Preparedness Frequently Asked Questions
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If our area goes into "shelter in place/lockdown," what should I do?
A Shelter in Place means selecting an interior place within the facility, preferably with no or few windows, and taking refuge.
During certain emergency situations, particularly chemical, biological or radioactive material releases, some weather emergencies, or the threat of imminent danger, you may be directed to Shelter in Place rather than evacuate the building.
If directed to shelter in place:
- Stay inside the building or find a safe place.
- Take emergency supplies with you.
- Remain where you are until further direction from emergency personnel.
- Encourage everyone present to remain with you.
- If you are in a room with a door, make sure the door is closed. If applicable and time permits, lock the doors.
- Close all windows, shades and air vents.
- Unless there is an imminent threat have those able to do so contact their family/loved ones to let them know they are safe.
For chemical, biological or radioactive material releases, additional directions will be given.
A Lockdown is an emergency protocol to prevent people escaping. It is used to protect people inside a facility from a dangerous event. A full lockdown means that people must stay where they are and may not exit or enter a classroom, apartment unit, store unit, an office space, condo unit or to enter or exit the building. If people are in a hallway they must go into the nearest classroom, apartment unit, condo unit, office space or store unit. Note: Areas not suitable to seek refuge are those with large glass walls or doors.
If directed to lockdown:
- Lock and barricade doors
- Turn off lights
- Close blinds
- Block windows
- Turn off radios and computer monitors
- Do not sound the fire alarm. People trying to evacuate could be placed in harm's way
- Remain calm, quiet, and out of sight
- Take adequate cover/protection i.e. concrete walls, thick desks, filing cabinets (cover may protect you from bullets)
- Silence cell phones
- Place signs in exterior windows to identify the location of injured persons
If our area goes into a "severe" threat condition, what should I do?
A severe condition for the area would be declared by federal, state or local authorities and would include more than just the University. Community members are expected to follow the instructions issued by the authorities. Should this occur the best advice is to monitor local radio or television and check the University home page for new information.
If I am out and about on campus and do not have ready access to information, how will I know if there is an emergency?
The University has a variety of methods of communicating with the campus community, including the ability to deploy University Police vehicles, which are equipped with sirens and public address systems that should the necessity arise, can broadcast instructions.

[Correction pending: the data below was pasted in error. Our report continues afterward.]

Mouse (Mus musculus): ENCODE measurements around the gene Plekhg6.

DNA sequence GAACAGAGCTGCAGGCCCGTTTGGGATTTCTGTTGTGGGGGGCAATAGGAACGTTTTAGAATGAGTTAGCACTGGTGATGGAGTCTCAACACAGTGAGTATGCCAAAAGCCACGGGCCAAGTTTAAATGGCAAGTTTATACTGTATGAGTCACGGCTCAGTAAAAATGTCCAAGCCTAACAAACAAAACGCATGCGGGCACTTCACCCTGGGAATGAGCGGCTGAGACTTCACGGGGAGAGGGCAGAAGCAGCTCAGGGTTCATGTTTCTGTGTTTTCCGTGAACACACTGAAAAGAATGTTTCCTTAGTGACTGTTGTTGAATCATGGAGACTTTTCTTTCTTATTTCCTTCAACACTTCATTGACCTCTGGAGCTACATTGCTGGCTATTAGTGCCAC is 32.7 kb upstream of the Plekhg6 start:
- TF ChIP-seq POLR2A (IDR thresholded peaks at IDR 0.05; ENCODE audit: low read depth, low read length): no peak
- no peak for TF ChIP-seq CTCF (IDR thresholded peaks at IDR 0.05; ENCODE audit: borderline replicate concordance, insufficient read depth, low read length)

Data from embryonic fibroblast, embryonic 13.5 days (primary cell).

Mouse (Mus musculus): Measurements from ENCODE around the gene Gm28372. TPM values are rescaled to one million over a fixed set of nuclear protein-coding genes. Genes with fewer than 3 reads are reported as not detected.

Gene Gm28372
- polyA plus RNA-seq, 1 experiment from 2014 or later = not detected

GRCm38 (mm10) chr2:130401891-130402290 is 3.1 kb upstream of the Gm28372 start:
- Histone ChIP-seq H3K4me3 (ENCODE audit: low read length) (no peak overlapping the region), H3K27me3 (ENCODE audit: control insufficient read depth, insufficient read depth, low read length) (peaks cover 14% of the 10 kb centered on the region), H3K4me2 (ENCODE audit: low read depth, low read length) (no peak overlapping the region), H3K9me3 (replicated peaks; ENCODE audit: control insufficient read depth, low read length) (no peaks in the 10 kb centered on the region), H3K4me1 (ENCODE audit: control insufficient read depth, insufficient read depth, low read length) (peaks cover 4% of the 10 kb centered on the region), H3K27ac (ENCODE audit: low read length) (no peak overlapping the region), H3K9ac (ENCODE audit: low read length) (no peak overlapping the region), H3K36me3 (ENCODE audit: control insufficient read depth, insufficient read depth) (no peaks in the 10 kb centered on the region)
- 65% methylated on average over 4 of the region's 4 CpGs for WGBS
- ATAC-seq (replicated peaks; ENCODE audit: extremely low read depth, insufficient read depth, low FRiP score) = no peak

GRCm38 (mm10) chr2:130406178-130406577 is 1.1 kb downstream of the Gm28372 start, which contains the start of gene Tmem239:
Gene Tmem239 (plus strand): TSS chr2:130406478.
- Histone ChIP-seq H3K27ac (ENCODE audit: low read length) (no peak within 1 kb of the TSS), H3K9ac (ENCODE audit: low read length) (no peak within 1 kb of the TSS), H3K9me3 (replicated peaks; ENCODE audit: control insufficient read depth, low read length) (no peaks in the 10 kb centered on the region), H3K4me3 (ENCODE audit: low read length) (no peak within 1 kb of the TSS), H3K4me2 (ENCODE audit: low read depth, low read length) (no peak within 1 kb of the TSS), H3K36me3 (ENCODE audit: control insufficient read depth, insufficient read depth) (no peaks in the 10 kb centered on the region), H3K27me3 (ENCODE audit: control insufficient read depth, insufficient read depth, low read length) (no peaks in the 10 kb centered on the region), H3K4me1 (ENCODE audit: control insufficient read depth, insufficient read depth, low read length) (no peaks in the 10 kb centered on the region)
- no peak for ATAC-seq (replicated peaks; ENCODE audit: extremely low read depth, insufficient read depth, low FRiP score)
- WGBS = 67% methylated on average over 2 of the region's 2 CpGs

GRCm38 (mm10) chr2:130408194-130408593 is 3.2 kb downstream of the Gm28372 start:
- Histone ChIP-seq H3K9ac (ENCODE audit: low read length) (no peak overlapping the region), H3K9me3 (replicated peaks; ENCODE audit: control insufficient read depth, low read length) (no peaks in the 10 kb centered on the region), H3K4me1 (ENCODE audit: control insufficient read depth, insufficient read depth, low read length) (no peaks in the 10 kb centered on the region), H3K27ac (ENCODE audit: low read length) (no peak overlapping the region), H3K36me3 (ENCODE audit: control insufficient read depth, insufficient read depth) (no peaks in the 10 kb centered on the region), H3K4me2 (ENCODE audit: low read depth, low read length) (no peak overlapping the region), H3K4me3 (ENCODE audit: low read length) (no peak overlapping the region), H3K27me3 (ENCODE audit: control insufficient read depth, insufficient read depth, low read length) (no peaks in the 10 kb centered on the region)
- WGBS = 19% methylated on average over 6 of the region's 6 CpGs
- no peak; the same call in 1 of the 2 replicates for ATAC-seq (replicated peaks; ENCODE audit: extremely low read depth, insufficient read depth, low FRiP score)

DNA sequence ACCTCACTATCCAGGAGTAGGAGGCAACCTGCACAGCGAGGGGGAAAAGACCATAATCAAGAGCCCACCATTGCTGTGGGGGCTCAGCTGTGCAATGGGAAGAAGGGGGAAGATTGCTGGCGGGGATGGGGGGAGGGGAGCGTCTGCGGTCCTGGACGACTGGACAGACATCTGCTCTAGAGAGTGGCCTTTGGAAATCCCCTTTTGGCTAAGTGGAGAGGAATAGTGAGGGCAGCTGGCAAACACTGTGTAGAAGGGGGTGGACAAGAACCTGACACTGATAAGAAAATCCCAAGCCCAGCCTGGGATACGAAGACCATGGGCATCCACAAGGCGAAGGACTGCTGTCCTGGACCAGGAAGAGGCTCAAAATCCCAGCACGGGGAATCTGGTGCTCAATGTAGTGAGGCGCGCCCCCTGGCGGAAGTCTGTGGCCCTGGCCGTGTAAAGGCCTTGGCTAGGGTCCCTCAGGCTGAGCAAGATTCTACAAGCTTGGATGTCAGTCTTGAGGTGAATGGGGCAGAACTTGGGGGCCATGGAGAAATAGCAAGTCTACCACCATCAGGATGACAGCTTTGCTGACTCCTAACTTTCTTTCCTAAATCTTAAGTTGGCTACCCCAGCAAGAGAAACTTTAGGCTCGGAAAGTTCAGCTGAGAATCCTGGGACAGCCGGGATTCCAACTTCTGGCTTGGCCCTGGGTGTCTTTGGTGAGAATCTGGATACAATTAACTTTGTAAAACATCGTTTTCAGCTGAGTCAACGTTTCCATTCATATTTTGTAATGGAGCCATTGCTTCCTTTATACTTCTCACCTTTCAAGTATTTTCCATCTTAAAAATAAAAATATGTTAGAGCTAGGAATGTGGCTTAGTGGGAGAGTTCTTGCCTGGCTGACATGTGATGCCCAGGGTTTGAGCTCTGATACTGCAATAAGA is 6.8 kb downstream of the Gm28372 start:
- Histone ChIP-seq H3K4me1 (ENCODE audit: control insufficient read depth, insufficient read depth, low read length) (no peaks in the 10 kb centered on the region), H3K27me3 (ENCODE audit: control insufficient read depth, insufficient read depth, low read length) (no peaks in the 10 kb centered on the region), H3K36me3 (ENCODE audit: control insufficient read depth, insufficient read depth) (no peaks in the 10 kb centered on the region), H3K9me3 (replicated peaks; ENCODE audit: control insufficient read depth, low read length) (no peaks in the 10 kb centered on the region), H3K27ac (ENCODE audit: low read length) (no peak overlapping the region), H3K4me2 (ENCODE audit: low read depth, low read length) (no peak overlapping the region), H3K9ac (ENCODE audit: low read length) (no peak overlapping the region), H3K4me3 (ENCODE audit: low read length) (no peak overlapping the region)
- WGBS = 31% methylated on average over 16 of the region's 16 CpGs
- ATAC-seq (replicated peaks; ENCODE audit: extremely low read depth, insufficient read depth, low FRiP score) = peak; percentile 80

Other means of communication include: the University web site, Admin. General e-mail, mass e-mail, text messaging, and the Berbee telephone system. Messages can be posted throughout campus over the information clocks.
If I am out and about and hear there is an emergency, should I return to my office or residence, go someplace else, or stay in place?
Unless an emergency clearly is in the immediate vicinity (in which case, follow the instructions of safety officials or evacuate the area), the best approach would be to seek information/instructions from the nearest source – generally the nearest University building.
If an emergency is announced, how do I decide whether to evacuate or shelter in place?
Making a decision about whether to evacuate or shelter in place depends entirely on the emergency at hand. It is important for everyone to be prepared in advance by reviewing the information listed in the Emergency Preparedness link on the University Police web site, including the links to federal agencies such as Homeland Security and Federal Emergency Management Agency.
Fire or other building emergencies are far more likely than terrorism. In the event of a fire, unless you are advised otherwise, you should evacuate the building, go to the designated assembly area and await instructions from the Building Manager, University Police or the local first responders. As with all emergencies, listen carefully to all public announcements.
How can I prepare for an emergency?
Review the Emergency Preparedness guidelines, check the University home page frequently for updates and consider keeping comfort items readily available – in the unlikely event that roads are impassable or that sheltering in place for a prolonged period of time becomes necessary.
If you have further questions, or would like to suggest an additional topic for this FAQ, please e-mail a University Police representative.